Father rented a place in Pima for a month or two while he looked around. He finally bought a farm in Curtis, or Eden, as it was later named. People were suffering with Malaria and our whole family became ill with chills and fevers. We never fully recovered as long as we lived thereóa period of two years.
Two of my sisters were married there. Sarah married Parley P. Sabin, October 19, 1887 and Mary married Charles R. Plumb in March 1988, just a few days before we moved again to the Sulfur Spring Valley near the Chiricahua Mountains, where we lived a good many years.
In the year 1889, father got the contract of carrying the mail from the famous town of Tombstone, about 60 miles away, to a place called Rucker Canyon, about fifteen miles from our home. That helped us live until he developed a farm and orchard. My brother, Joe, who was only 14 years old, carried the mail by horseback. He would leave home Sunday afternoon and stay all night at the Post Office at Rucker. Monday he would take the mail to Tombstone; return to Rucker Tuesday, and come home Wednesday morning. He did this for a year. Father then got a Post Office at our house, called Wilgus. The mail then, in 1890 came from Wilcox by way of Dos Cabezas to our post office, thence to Rucker.
Through these years, we had some very exciting experiences when Geronimo would make his raids through the country on his way to Mexico from his reservation to the North. One of these remains in my mind quite distinctly.
All the men folks were away. Father had gone to Bisbee, Charlie was in the mountains cutting wood; and had Joe and Bert with him, which left mother at home alone with the younger children. Sam, the oldest boy at home was ten years old. All went well until one morning one of our neighbors who lived about a mile away, came by and told mother the Indians had killed some people just over the mountains. He asked her to come to his ranch and stay until some of the men came home. She said she was not afraid, but that evening, just at dusk, she had to send my brother Sam and me to the creek for water. As we were coming back we thought we saw something that looked like a man stooped and running from the creek to a clump of oak brush at the back of the house. Rover, the dog, who had gone with us took away and ran after this object barking fiercely. Mother called my sister, Mary, who lived near us, and she and her baby came running over. They put out the lamps and stationed Sam at the window with a shot gun that was almost heavier than he could lift, telling him to shoot if he saw anyone coming near the house. They fastened the door and waited in mortal terror, while the old dog was still keeping up a terrible barking at the back of the house.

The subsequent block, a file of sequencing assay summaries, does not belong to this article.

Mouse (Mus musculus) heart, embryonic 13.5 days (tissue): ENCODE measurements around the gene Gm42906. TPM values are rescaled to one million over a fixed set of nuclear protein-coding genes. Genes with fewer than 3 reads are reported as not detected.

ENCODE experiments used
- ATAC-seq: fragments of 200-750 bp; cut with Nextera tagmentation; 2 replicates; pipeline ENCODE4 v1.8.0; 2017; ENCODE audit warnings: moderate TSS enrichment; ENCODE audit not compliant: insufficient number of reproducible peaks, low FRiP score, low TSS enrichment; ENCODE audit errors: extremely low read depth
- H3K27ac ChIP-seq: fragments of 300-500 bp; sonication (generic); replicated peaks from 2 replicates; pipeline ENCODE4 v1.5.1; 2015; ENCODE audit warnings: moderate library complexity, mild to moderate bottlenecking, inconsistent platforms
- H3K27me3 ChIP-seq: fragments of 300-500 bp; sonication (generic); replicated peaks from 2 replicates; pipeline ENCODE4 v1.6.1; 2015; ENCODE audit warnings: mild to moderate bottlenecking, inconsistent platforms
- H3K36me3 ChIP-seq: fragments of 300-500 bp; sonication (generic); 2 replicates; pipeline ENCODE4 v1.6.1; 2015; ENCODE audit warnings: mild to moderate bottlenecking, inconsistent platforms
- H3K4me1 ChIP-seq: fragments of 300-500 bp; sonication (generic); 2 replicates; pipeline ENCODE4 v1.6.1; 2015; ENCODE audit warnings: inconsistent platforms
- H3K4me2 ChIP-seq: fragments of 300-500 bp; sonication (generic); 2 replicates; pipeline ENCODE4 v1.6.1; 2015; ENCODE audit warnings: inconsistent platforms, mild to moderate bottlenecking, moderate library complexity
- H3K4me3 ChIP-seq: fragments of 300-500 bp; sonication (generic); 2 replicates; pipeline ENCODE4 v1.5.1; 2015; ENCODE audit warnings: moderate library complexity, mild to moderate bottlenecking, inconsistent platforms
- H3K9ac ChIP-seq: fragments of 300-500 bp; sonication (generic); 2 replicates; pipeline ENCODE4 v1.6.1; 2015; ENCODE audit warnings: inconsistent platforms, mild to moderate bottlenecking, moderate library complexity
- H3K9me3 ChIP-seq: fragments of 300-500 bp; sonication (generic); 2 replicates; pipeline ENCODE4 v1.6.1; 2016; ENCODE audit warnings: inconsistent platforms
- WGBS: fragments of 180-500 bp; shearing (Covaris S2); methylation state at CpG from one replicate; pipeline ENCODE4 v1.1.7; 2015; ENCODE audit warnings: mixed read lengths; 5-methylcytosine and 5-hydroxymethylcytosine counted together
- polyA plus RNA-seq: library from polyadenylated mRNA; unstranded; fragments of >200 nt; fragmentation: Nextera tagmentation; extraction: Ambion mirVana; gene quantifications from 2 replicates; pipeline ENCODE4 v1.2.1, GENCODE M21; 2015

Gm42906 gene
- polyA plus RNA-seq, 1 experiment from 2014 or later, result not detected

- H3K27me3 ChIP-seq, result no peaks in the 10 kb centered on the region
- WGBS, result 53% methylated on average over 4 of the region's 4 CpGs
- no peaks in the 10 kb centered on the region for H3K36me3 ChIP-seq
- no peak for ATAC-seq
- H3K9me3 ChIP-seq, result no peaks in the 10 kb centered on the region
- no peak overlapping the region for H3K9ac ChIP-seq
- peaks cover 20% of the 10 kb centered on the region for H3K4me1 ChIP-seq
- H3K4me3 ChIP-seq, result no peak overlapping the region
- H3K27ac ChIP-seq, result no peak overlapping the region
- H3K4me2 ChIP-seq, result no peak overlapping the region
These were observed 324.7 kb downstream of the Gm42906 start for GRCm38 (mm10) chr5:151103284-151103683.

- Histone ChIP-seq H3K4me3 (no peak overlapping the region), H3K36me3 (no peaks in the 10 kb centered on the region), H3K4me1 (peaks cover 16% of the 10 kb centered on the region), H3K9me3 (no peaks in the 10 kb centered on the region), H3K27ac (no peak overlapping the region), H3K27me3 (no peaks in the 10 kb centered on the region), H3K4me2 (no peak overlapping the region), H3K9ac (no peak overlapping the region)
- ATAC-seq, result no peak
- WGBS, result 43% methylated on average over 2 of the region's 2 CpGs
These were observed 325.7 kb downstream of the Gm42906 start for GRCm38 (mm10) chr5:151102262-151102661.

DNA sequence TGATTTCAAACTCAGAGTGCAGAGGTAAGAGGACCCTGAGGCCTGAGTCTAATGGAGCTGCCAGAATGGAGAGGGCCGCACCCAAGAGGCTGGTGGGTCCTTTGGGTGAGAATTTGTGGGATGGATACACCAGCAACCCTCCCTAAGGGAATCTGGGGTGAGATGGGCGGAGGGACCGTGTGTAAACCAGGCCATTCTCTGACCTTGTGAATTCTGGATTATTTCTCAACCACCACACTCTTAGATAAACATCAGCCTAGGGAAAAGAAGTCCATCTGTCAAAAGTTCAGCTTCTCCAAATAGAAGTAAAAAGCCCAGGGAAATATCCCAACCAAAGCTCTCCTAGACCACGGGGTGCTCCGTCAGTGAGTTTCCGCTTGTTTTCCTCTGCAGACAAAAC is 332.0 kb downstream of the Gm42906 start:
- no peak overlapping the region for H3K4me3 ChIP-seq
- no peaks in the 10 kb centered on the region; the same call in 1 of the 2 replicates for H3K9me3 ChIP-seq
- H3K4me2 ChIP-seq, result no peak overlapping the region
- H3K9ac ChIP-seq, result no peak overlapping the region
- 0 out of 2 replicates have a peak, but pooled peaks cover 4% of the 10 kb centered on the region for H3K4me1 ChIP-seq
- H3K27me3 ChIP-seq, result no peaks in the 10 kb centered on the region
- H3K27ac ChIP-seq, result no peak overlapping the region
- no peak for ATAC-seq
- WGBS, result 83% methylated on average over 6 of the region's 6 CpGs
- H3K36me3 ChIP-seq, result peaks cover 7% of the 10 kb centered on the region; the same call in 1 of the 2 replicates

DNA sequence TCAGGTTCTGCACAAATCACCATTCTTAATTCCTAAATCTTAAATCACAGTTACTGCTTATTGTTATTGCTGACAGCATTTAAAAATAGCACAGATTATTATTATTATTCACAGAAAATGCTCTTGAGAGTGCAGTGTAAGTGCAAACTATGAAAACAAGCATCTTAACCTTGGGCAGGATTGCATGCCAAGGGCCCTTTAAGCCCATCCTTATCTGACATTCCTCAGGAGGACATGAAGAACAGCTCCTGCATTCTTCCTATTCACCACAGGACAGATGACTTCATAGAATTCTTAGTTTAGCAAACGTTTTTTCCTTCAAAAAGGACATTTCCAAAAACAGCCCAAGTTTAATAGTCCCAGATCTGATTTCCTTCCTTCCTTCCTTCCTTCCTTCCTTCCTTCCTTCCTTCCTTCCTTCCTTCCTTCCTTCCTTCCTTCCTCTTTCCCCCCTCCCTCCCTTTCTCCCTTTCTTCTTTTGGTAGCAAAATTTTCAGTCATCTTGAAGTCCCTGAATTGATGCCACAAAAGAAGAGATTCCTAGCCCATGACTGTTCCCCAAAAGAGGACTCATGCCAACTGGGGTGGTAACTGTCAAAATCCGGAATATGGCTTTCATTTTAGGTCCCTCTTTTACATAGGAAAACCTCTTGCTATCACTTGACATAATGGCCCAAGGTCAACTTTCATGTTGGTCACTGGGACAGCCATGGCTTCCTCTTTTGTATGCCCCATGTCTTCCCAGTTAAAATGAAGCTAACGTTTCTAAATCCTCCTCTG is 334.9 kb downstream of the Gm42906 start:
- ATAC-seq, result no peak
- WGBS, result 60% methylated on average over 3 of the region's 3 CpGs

Mother finally decided the safest thing to do was to leave the house, as she was afraid the Indians would set fire to it. Taking some quilts and with Sam lugging that gun, we crept out of the front door and started for the neighbors, but then we remembered they kept two fierce mastiff dogs and always turned them loose at night, so we decided to crawl back into some heavy oak brush and stay there all night.